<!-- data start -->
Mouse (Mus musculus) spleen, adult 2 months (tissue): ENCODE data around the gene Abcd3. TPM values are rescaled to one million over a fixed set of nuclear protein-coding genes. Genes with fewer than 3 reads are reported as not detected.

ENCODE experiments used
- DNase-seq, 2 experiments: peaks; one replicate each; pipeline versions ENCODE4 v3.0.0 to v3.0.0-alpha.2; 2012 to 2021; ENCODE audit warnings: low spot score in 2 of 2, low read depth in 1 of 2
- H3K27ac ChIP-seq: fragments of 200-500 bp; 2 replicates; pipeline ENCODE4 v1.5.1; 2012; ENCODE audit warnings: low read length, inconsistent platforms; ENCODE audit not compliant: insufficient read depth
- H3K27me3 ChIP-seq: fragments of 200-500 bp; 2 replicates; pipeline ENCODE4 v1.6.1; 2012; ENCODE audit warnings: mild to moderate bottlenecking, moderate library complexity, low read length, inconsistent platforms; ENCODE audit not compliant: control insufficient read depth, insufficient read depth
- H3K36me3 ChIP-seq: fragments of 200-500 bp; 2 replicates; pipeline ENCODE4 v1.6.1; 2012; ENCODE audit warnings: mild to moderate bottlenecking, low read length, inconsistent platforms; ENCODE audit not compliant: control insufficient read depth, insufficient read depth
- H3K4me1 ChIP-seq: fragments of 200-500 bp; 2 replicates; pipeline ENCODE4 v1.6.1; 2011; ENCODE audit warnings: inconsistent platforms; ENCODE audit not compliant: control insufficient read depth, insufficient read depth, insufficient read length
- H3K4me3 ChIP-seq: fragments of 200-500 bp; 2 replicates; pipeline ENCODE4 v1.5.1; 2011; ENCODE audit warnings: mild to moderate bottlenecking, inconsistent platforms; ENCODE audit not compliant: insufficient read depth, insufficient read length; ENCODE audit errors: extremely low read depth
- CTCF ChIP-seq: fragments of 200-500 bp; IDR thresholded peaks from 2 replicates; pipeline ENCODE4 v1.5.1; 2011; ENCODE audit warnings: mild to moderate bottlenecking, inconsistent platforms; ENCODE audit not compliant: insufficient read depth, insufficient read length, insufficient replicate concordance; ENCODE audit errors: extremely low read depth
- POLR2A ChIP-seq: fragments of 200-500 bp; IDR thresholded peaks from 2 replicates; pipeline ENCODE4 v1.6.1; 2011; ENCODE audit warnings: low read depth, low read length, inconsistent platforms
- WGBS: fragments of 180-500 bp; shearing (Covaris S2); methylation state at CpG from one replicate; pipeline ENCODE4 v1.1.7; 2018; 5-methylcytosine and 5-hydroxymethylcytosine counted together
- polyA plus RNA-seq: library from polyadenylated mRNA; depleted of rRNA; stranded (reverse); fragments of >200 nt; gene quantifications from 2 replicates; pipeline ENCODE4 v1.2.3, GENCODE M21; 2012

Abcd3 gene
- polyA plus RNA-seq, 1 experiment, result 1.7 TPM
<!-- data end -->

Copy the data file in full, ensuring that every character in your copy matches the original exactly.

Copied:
Mouse (Mus musculus) spleen, adult 2 months (tissue): ENCODE data around the gene Abcd3. TPM values are rescaled to one million over a fixed set of nuclear protein-coding genes. Genes with fewer than 3 reads are reported as not detected.

ENCODE experiments used
- DNase-seq, 2 experiments: peaks; one replicate each; pipeline versions ENCODE4 v3.0.0 to v3.0.0-alpha.2; 2012 to 2021; ENCODE audit warnings: low spot score in 2 of 2, low read depth in 1 of 2
- H3K27ac ChIP-seq: fragments of 200-500 bp; 2 replicates; pipeline ENCODE4 v1.5.1; 2012; ENCODE audit warnings: low read length, inconsistent platforms; ENCODE audit not compliant: insufficient read depth
- H3K27me3 ChIP-seq: fragments of 200-500 bp; 2 replicates; pipeline ENCODE4 v1.6.1; 2012; ENCODE audit warnings: mild to moderate bottlenecking, moderate library complexity, low read length, inconsistent platforms; ENCODE audit not compliant: control insufficient read depth, insufficient read depth
- H3K36me3 ChIP-seq: fragments of 200-500 bp; 2 replicates; pipeline ENCODE4 v1.6.1; 2012; ENCODE audit warnings: mild to moderate bottlenecking, low read length, inconsistent platforms; ENCODE audit not compliant: control insufficient read depth, insufficient read depth
- H3K4me1 ChIP-seq: fragments of 200-500 bp; 2 replicates; pipeline ENCODE4 v1.6.1; 2011; ENCODE audit warnings: inconsistent platforms; ENCODE audit not compliant: control insufficient read depth, insufficient read depth, insufficient read length
- H3K4me3 ChIP-seq: fragments of 200-500 bp; 2 replicates; pipeline ENCODE4 v1.5.1; 2011; ENCODE audit warnings: mild to moderate bottlenecking, inconsistent platforms; ENCODE audit not compliant: insufficient read depth, insufficient read length; ENCODE audit errors: extremely low read depth
- CTCF ChIP-seq: fragments of 200-500 bp; IDR thresholded peaks from 2 replicates; pipeline ENCODE4 v1.5.1; 2011; ENCODE audit warnings: mild to moderate bottlenecking, inconsistent platforms; ENCODE audit not compliant: insufficient read depth, insufficient read length, insufficient replicate concordance; ENCODE audit errors: extremely low read depth
- POLR2A ChIP-seq: fragments of 200-500 bp; IDR thresholded peaks from 2 replicates; pipeline ENCODE4 v1.6.1; 2011; ENCODE audit warnings: low read depth, low read length, inconsistent platforms
- WGBS: fragments of 180-500 bp; shearing (Covaris S2); methylation state at CpG from one replicate; pipeline ENCODE4 v1.1.7; 2018; 5-methylcytosine and 5-hydroxymethylcytosine counted together
- polyA plus RNA-seq: library from polyadenylated mRNA; depleted of rRNA; stranded (reverse); fragments of >200 nt; gene quantifications from 2 replicates; pipeline ENCODE4 v1.2.3, GENCODE M21; 2012

Abcd3 gene
- polyA plus RNA-seq, 1 experiment, result 1.7 TPM